FinMin seeks review of RBI’s capital framework
Anjana Das

Ahead of the RBI board meeting on November 19, the government on Friday categorically stated that there was no move to draw capital from the central bank’s balance sheet.

FinMin seeks review of RBI’s capital framework
FinMin seeks review of RBI’s capital framework

Ahead of the RBI board meeting on November 19, the government on Friday categorically stated that there was no move to draw capital from the central bank’s balance sheet. There would be, however, a review of its capital framework, which decides such reserves accumulation.

As the stand-off between the government and the Reserve Bank of India (RBI) continues, secretary in the Department of Economic Affairs (DEA) Subhas Chandra Garg tweeted it is not that the government was seeking Rs 3.6 lakh crore from RBI reserves. The government is only seeking a review of the economic capital framework adopted by the RBI. The framework determines the amount of contingency and revaluation reserves held by the central bank.

The comments may not signal an end to the public spat between the government and the central bank over a host of issues. It, however, signals the finance ministry’s willingness to discuss a key point of dispute between the two sides.

As the issue of who actually owns these reserves heats up, a senior finance ministry official said this issue has not been discussed between the RBI and government for many years. The money belongs to the people of India and it should be chanellised towards welfare schemes to be undertaken by the government instead of keeping it idle.

The official further added globally there is a reserves cap limit of 14 per cent but government is even ready to accept 20 per cent threshold limit keeping in mind Indian economic and banks’ conditions but RBI is keeping a high level of 27 per cent, which should be discussed among members if such high reserves are warranted or not.

It is this limit that would now be discussed at the November 19 board meeting of RBI. The government is seeking a dialogue on this issue, a volcano that may just be waiting to erupt as RBI deputy governors turn by turn have said the central bank needs to be well capitalised to act as a buffer in case of meltdowns and sudden risks.

Anticipating that this would be a friction point anytime, the RBI explained the broad approach behind this framework in its annual report for 2015-16 by saying that the idea behind it is to build sufficient financial resilience.

The general approach towards financial risk management in central banks is that while they do not actively manage risks arising from policy actions, they seek to ensure that their balance sheets have sufficient financial resilience to absorb these risks. Thus, they maintain sufficient economic capital, supplemented by risk-transfer/dividend-smoothening mechanisms.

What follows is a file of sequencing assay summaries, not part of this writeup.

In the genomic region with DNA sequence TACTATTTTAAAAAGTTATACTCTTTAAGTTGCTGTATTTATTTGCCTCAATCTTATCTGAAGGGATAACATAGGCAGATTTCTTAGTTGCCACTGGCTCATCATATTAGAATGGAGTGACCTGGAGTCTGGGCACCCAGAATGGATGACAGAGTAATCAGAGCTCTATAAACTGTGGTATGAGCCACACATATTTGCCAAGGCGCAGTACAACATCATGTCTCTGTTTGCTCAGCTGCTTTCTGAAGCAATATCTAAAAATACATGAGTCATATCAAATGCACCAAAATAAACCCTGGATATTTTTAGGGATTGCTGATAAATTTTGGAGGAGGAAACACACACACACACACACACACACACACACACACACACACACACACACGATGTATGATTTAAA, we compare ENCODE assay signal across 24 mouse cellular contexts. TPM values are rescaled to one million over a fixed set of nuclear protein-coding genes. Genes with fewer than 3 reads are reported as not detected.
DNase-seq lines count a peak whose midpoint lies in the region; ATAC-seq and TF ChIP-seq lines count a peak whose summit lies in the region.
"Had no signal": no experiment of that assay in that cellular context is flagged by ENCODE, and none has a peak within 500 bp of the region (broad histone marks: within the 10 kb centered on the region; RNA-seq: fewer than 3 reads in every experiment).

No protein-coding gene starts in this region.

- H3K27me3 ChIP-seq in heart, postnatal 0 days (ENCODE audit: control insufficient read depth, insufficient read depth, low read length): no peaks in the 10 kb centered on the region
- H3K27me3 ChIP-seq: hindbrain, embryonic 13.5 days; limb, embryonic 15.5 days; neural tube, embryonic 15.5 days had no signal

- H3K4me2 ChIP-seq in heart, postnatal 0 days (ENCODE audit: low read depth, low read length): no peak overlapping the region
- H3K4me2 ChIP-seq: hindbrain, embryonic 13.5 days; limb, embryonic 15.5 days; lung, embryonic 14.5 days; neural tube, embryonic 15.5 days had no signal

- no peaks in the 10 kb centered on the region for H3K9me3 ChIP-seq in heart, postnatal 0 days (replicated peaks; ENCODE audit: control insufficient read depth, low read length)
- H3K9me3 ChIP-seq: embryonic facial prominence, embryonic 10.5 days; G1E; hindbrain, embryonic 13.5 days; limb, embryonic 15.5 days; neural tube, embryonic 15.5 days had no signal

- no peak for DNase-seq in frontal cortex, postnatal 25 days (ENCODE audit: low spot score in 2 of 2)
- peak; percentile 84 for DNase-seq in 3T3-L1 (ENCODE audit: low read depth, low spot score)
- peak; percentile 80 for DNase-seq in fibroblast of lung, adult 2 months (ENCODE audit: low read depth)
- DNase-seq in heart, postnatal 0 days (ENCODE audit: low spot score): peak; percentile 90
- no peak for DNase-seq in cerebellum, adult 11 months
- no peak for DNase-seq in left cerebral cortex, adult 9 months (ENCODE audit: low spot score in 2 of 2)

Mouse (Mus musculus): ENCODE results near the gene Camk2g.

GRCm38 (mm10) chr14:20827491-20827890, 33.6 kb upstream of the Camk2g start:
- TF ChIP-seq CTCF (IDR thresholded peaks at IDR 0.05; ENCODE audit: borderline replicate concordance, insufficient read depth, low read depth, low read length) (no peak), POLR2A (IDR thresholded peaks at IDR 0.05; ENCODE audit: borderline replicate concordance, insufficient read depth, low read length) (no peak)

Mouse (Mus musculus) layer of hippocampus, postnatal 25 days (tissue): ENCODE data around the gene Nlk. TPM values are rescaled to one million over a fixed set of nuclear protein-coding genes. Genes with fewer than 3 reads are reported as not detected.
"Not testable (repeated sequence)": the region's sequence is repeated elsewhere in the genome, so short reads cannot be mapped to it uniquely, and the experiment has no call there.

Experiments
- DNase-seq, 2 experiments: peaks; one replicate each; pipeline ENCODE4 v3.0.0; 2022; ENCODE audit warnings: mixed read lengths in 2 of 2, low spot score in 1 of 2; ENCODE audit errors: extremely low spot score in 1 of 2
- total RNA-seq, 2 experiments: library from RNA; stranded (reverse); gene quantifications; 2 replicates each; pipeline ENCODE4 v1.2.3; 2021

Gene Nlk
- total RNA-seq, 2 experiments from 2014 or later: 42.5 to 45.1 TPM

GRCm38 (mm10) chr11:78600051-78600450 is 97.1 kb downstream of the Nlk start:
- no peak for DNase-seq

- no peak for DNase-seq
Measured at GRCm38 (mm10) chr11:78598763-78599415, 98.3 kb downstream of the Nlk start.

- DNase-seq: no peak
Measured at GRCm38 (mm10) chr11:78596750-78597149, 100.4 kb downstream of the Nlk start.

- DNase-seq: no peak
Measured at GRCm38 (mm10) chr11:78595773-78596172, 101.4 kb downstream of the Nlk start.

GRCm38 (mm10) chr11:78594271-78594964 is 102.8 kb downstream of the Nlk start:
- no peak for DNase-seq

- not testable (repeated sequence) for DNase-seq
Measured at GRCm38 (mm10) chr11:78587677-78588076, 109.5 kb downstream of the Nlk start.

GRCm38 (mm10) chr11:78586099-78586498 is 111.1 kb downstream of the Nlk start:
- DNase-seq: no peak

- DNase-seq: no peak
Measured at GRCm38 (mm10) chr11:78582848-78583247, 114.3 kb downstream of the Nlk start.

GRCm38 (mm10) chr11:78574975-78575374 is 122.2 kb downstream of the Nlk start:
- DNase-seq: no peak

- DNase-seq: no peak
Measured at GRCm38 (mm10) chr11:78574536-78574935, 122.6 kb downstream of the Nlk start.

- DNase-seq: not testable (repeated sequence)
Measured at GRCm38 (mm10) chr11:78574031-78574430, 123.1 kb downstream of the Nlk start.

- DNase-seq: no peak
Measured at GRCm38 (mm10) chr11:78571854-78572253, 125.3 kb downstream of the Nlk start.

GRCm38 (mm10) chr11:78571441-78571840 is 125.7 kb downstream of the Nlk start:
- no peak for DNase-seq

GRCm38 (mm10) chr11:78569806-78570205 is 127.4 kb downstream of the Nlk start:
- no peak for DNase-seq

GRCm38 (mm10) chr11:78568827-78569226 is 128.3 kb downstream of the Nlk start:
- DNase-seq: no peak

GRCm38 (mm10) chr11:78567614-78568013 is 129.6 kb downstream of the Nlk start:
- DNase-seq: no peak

The formula used by the RBI to calculate capital needs under the economic capital framework is based on ‘stressed value at risk’, while most central banks use ‘value at risk’ and the government is all set to press upon the RBI to change this formula.

The concept of ‘stressed value at risk’ was popularised after the global financial crisis, and assesses capital needs based on the experience of a longer periods of time, which incorporates actual periods of stress. In contrast, a simple value at risk is assessed based on the experience of a pre-determined number of days.

Further the central bank uses a formula (stressed value at risk at 99.99 per cent confidence level), which requires it to maintain an equity-to-assets ratio of 27 per cent. Some other central banks calculate their capital needs based on a less stringent formula (value at risk at 99 per cent confidence level), which requires the equity-to-assets ratio to be maintained at 14 per cent.

The RBI’s equity to asset ratio was 24 per cent as on June 2018. If it were to bring it down 14 per cent, it will free up capital around Rs 3.6 lakh crore, the people explained.

Asserting that economy does not need any assistance from the RBI reserves to meet the fiscal deficit, Garg said there is no danger to the fiscal position.

“Government’s FD (fiscal deficit) in FY 2013-14 was 5.1 per cent. From 2014-15 onwards, the government has succeeded in bringing it down substantially. We will end the FY 2018-19 with FD of 3.3 per cent. Government has actually foregone Rs 70,000 crore of budgeted market borrowing this year,” he twitted.

The Reserve Bank, which follows July-June financial year, has paid about 63 per cent higher dividend than the previous year (2016-17). The RBI made a dividend payout of Rs 30,659 crore for the fiscal ended June 2017.

As per the budget estimate, the government projected to collect Rs 54,817.25 crore as dividend or surplus from the Reserve Bank, nationalised banks and financial institutions. The government realised Rs 51,623.24 crore under this head in the previous fiscal.

It is to be noted that the RBI transferred a surplus of Rs 30,659 crore as dividend to the government for the year ended June 30, 2017, which was less than half of what it paid in the previous year (Rs 65,876 crore).